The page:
Wisconsin AG urged to sue oil companies for climate damages

May 24, 2023

Originally published in Politico, April 28, 2023 by Minho Kim

A new liberal majority on the Wisconsin Supreme Court is raising pressure
on the attorney general to join climate litigation.


In April 2023, the US Supreme Court rejected five oil industry requests to intervene in cases brought by a dozen municipalities. Environmentalists in Wisconsin are urging the state attorney general to join a growing list of states and municipalities that are suing major oil companies for climate damages and to capitalize on a pair of potentially game-changing recent judicial events. 

Three weeks after Wisconsin voters elected a new judge to the state’s highest court and gave liberals a majority for the first time in 15 years, the U.S. Supreme Court ruled Monday that the climate-liability lawsuits must be heard in state courts. 

The Supreme Court rejected the oil industry’s effort to move the lawsuits to federal court, increasing pressure on Wisconsin’s Democratic attorney general to join the six states and 20 municipalities seeking damages from oil companies such as Exxon Mobil Corp. 

Dean Muller, president of Wisconsin for Environmental Justice, said he is seeking a meeting with the attorney general, Josh Kaul, to urge him to file suit, while his group is building support around the state. 

“We’re trying to get more people saying, ‘Now’s the time to get going, Kaul,” said Tom Seery, a former Wisconsin state legislator and a leader of Wisconsin for Environmental Justice, whose steering committee includes prominent environmental and labor groups in the state.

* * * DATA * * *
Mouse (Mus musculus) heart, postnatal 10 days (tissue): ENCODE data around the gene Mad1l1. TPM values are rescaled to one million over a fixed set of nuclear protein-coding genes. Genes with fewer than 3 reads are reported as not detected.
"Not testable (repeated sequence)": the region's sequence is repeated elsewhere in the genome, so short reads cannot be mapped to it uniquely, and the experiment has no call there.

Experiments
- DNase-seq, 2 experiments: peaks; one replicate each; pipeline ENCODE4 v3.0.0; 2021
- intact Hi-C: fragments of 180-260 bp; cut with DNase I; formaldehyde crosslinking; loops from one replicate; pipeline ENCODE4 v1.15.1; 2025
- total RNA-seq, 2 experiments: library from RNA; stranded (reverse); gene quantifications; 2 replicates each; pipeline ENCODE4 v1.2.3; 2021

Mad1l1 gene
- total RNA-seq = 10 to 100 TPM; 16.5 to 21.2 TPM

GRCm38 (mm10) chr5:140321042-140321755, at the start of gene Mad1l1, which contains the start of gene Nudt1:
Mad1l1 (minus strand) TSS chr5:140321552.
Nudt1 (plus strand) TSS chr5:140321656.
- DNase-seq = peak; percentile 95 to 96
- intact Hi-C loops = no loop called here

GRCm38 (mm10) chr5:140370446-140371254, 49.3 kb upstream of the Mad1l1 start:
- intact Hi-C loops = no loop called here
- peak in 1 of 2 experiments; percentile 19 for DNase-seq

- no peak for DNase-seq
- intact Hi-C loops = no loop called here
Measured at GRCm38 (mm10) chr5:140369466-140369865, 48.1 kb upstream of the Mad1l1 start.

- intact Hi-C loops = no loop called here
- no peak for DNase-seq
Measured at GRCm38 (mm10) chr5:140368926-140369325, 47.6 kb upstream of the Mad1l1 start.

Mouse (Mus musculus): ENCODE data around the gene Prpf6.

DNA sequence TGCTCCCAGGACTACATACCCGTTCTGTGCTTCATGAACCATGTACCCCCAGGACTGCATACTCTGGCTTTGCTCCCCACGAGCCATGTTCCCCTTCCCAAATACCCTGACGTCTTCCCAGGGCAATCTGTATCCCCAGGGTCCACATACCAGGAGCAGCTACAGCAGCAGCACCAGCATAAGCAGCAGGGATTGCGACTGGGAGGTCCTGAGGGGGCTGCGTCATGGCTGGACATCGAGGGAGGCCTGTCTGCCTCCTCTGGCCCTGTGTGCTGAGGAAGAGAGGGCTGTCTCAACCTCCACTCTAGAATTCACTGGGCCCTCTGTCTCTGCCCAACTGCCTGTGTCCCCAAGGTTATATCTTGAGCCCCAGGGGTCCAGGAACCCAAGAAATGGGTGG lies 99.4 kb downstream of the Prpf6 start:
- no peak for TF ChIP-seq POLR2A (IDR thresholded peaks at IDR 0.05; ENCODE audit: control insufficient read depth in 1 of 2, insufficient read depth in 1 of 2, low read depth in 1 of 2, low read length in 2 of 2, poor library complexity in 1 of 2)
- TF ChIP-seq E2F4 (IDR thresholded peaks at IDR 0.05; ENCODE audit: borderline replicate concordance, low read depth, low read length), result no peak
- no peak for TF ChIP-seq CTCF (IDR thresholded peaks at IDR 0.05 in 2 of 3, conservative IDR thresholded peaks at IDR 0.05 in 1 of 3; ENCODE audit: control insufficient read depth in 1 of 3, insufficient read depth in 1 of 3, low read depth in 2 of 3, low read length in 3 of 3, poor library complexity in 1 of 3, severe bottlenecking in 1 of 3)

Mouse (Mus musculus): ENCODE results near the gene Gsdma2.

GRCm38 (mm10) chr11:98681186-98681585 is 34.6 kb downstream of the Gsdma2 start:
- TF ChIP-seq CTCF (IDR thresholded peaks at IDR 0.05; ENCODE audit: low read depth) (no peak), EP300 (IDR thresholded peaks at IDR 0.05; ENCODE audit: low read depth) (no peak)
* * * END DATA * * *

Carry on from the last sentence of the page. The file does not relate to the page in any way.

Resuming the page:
Wisconsin-based Midwest Environmental Advocates said in a statement that a lawsuit against oil companies is “a suitable path to redress the harms posed by greenhouse gas emissions, hold polluters accountable and advocate for climate justice.” 

Kaul has not spoken publicly about the climate litigation, and his office did not respond to E&E News’ request for comment. He has said his office is “committed to fighting for clean and safe drinking water and against climate change.” 

In 2019, Kaul joined 21 states in a lawsuit against the Trump administration’s new rule that rolled back limits on carbon emissions from power plants, labeling it as a “dirty power rule.” 

Wisconsin would become the second Midwestern state along with Minnesota to sue oil companies for climate damages, which would add national momentum, said Cinnamon Carlarne, a climate law professor at Ohio State University. 

“The more cases that are filed by large powerful states, the more we begin to think that this is a legal space that is ripe for change,” Carlarne said. Litigation against tobacco companies gained traction as more states brought lawsuits in the 1990s, which produced new disclosures, Carlarne added. 

The five other states suing oil companies are Connecticut, Delaware, Massachusetts, Rhode Island and Vermont. The localities that are suing include Washington; Baltimore; Boulder, Colo.; and Santa Cruz, Calif. 

In Wisconsin, officials in the state’s two largest counties — both of them heavily Democratic – are looking into potential litigation. 

Milwaukee County is “newly assessing” whether a lawsuit against oil companies would be viable under Wisconsin law, county corporation counsel Margaret Daun said in a scathing email that assailed the companies. 

“If there are meritorious claims to assert against giant corporations that lie and conceal the systemic, existential, and indisputably known negative results of their profit-making enterprises, the devastating costs of which they then pass along to the residents of Milwaukee County, rest assured, my office will use every tool available to ensure that such corporate wrongdoers are held to account,” Daun said.